Thank you for reading The Marble Palace Blog, which I hope will inform and surprise you about the Supreme Court of the United States. My name is Tony Mauro. I’ve covered the Supreme Court since 1979 and for ALM since 2000. I semiretired in 2019, but I am still fascinated by the high court. I’ll welcome any tips or suggestions for topics to write about. You can reach me at [email protected].


Supreme Court justices have announced their opinions from the bench “since the first decision of the Supreme Court in 1792,” according to Bernard Schwartz, the legendary late Supreme Court scholar.

I wrote a law review article in 2013 about the long history of opinion announcements, and came to the conclusion that “since the court’s founding, justices have treated opinion announcements as an important part of their public roles.” And they are especially meaningful when justices announce their dissents from the bench.

The tradition of opinion announcements fell away from necessity when the pandemic struck last year. The justices worked from home, and the public was not allowed into the court, so an oration from the bench was obsolete. Instead, opinions were posted on the court’s website, without the justices’ traditional oral announcements from the bench.

But the justices returned to the courtroom when the current term began on Oct. 4, and with them came social-distanced lawyers involved in cases, credentialed journalists, law clerks and a few others. So, in theory, the justices could have resumed tradition and taken the bench to announce opinion summaries when their first opinions of the term were ready to be handed down.

That first opinion of the term, Mississippi v. Tennessee, came on Nov. 22, labeled by the court as an “Opinion Issuance Day,” a relatively new category on the court website’s calendar. But alas, the justices did not take the bench, including Chief Justice John Roberts Jr., who authored the opinion. It was posted online at 10 a.m. when Roberts would normally have announced the opinion from the bench.

This new arrangement was quickly noticed.

Nina Totenberg, NPR’s long-standing Supreme Court reporter, expressed concern on Twitter. “Is #SCOTUS abandoning another tradition that harkens back centuries & provides a small amt of transparency? The ct will issue opinions Mon, online, w/o the usual announcement from the bench. That was understandable when they were not sitting, but not now, when they r in person.”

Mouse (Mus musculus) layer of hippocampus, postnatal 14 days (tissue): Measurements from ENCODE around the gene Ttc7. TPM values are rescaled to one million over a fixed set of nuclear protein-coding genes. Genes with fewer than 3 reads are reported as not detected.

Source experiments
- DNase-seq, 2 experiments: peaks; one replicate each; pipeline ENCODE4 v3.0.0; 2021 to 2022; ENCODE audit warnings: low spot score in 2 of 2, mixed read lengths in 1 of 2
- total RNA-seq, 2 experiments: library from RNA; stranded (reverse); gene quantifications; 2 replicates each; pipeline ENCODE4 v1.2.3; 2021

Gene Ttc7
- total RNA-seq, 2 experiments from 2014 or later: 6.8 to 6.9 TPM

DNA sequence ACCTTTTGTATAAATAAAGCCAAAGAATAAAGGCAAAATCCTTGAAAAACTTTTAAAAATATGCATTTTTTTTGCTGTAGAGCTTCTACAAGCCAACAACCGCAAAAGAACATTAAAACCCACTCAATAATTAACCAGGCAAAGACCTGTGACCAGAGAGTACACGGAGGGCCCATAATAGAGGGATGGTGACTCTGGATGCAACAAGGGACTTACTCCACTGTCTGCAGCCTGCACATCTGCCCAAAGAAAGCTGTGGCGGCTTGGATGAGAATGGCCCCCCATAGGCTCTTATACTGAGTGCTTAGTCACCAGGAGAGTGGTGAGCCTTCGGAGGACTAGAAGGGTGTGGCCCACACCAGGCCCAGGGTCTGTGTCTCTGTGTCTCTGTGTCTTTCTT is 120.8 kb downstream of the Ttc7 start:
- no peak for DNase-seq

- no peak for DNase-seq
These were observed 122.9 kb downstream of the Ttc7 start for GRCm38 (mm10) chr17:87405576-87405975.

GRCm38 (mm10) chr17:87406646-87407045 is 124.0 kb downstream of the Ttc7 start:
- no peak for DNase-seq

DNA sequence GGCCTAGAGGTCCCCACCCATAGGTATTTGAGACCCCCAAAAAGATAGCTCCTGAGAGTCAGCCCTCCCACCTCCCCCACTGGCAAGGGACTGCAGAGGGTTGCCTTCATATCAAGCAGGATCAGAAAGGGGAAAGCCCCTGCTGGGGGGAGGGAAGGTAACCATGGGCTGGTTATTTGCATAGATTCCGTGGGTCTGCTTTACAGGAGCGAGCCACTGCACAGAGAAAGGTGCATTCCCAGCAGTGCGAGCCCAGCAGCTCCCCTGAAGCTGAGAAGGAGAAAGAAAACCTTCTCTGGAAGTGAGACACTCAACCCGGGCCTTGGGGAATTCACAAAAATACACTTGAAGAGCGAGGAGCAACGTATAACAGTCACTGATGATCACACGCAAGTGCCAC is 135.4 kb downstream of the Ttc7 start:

An unnamed Totenberg Twitter follower offered a guess as to why opinion announcements may have shut down: “Kagan wrote a dissent that is on fire & they don’t want her reading from the bench?”

That is an unlikely reason for the court to end opinion announcements, but the comment makes a point. Oral dissents from the bench are a class in themselves, taking place only a handful of times each year, but they are powerful because of their rarity. “Oral dissents identify some of the Supreme Court justices’ most deeply held minority opinions,” according to the comprehensive tally of Supreme Court oral dissents collected in the Law Library Journal. It seems likely that current-era dissenters such as Justices Elena Kagan and Sonia Sotomayor would want vocal dissents to persist.

On the other hand, some justices dislike oral announcements altogether, whether they are spoken by the majority author or the dissenters.  The brevity of the announcements worries justices because they can be oversimplified or turned into a form of “spin control.” They don’t want the public to believe that an opinion announcement stands as a precise replica of the opinion itself.  That is why, I’ve been told, that the audio of opinion announcements was traditionally released to the public on a delayed basis.

In the 1940s, Justice Felix Frankfurter once ad-libbed an opinion announcement and gave different rationales for the opinion, according to Justice William O. Douglas in his memoir. As the session ended, Justice Harlan Fiske Stone said to Frankfurter, “By God Felix, if you had put all the stuff in the opinion, never in my life would I have agreed to it.”